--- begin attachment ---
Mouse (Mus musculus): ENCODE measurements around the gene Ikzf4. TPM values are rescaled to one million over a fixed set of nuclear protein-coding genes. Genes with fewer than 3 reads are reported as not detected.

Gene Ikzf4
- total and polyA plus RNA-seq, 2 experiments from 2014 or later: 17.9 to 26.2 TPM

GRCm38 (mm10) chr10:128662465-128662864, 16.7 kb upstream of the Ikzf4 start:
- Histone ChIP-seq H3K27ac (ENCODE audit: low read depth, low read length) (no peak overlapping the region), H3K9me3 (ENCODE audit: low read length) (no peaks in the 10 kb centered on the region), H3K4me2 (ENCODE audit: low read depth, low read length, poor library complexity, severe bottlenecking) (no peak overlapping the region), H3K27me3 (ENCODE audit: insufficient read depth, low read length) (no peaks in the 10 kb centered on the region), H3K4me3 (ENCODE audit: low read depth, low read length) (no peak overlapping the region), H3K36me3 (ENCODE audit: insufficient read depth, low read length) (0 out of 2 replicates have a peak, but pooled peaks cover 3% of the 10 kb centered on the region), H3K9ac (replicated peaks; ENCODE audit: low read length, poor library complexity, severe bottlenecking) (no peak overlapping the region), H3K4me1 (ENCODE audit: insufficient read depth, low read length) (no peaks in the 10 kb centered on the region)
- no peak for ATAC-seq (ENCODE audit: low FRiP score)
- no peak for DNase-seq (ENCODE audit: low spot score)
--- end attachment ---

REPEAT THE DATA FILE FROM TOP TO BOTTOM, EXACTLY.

Mouse (Mus musculus): ENCODE measurements around the gene Ikzf4. TPM values are rescaled to one million over a fixed set of nuclear protein-coding genes. Genes with fewer than 3 reads are reported as not detected.

Gene Ikzf4
- total and polyA plus RNA-seq, 2 experiments from 2014 or later: 17.9 to 26.2 TPM

GRCm38 (mm10) chr10:128662465-128662864, 16.7 kb upstream of the Ikzf4 start:
- Histone ChIP-seq H3K27ac (ENCODE audit: low read depth, low read length) (no peak overlapping the region), H3K9me3 (ENCODE audit: low read length) (no peaks in the 10 kb centered on the region), H3K4me2 (ENCODE audit: low read depth, low read length, poor library complexity, severe bottlenecking) (no peak overlapping the region), H3K27me3 (ENCODE audit: insufficient read depth, low read length) (no peaks in the 10 kb centered on the region), H3K4me3 (ENCODE audit: low read depth, low read length) (no peak overlapping the region), H3K36me3 (ENCODE audit: insufficient read depth, low read length) (0 out of 2 replicates have a peak, but pooled peaks cover 3% of the 10 kb centered on the region), H3K9ac (replicated peaks; ENCODE audit: low read length, poor library complexity, severe bottlenecking) (no peak overlapping the region), H3K4me1 (ENCODE audit: insufficient read depth, low read length) (no peaks in the 10 kb centered on the region)
- no peak for ATAC-seq (ENCODE audit: low FRiP score)
- no peak for DNase-seq (ENCODE audit: low spot score)